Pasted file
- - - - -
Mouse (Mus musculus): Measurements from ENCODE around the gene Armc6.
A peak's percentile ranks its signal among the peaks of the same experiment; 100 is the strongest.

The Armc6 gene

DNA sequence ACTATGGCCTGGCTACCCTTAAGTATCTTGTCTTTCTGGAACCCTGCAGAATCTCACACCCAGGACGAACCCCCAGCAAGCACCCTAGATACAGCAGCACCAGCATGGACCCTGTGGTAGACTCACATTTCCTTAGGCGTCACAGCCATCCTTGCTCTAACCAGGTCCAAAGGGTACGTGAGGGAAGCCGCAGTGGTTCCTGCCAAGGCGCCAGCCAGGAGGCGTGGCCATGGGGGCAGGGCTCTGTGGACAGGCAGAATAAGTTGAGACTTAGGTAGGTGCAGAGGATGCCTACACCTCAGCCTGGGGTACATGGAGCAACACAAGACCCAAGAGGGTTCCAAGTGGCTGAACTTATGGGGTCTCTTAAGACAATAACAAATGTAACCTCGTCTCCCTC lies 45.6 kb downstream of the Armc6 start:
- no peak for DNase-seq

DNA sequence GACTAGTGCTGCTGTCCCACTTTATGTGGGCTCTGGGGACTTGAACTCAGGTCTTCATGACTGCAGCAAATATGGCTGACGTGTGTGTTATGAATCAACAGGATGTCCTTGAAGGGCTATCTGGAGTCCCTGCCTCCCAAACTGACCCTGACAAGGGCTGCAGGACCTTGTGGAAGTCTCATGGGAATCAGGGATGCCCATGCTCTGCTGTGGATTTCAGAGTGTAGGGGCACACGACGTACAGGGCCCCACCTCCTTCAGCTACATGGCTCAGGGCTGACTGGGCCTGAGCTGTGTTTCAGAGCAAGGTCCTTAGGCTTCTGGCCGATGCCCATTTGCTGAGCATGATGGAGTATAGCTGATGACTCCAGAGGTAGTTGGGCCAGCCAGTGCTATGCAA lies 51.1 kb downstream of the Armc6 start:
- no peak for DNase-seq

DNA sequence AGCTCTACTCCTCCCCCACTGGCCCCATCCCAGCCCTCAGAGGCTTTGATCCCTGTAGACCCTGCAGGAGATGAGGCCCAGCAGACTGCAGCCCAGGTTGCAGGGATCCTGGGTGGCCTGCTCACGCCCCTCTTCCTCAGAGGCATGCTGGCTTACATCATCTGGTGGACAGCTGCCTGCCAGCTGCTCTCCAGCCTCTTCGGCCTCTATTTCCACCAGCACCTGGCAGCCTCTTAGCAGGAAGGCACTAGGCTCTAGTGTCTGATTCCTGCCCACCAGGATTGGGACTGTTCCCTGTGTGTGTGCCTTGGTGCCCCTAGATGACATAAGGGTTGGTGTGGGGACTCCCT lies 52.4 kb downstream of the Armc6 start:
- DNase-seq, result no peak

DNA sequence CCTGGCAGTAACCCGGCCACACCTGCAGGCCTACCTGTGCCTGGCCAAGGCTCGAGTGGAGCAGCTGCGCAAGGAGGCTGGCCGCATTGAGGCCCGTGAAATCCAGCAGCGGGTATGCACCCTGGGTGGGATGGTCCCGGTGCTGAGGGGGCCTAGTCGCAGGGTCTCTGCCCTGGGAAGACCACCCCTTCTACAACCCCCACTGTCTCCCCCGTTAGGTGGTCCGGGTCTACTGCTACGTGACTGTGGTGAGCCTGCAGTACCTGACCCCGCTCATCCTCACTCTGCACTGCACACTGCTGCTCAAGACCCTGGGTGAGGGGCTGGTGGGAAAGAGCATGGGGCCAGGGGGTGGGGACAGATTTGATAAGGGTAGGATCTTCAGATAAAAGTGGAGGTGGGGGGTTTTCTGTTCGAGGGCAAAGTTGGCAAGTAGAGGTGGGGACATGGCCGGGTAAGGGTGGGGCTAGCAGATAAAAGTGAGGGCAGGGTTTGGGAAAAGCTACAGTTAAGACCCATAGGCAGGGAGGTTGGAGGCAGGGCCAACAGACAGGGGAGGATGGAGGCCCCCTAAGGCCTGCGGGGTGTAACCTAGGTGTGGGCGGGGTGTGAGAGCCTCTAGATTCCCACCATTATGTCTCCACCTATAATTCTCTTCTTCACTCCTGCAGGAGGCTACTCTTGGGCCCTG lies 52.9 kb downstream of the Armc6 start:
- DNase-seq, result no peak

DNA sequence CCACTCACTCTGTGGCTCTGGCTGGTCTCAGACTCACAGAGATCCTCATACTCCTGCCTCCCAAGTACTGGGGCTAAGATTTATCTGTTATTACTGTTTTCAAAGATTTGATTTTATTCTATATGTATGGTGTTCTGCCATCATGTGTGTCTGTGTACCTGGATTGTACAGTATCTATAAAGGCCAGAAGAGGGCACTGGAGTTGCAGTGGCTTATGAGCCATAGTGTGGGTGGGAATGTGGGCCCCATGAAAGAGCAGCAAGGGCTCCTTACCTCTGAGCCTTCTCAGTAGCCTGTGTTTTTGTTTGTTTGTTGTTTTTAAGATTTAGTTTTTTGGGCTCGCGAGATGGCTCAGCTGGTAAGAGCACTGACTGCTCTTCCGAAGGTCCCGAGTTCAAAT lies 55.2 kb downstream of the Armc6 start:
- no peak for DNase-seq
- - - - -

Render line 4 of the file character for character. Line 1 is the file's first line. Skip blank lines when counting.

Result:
DNA sequence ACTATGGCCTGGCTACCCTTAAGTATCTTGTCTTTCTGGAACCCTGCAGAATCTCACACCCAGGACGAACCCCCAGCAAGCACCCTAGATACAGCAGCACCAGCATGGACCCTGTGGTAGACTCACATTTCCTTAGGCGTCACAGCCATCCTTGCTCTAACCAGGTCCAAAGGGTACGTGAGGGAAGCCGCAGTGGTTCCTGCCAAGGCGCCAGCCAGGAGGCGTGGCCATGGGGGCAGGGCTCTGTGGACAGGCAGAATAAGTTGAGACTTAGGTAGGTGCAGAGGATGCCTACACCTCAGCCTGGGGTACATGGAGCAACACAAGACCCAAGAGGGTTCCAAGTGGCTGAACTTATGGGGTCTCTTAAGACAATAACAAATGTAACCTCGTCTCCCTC lies 45.6 kb downstream of the Armc6 start: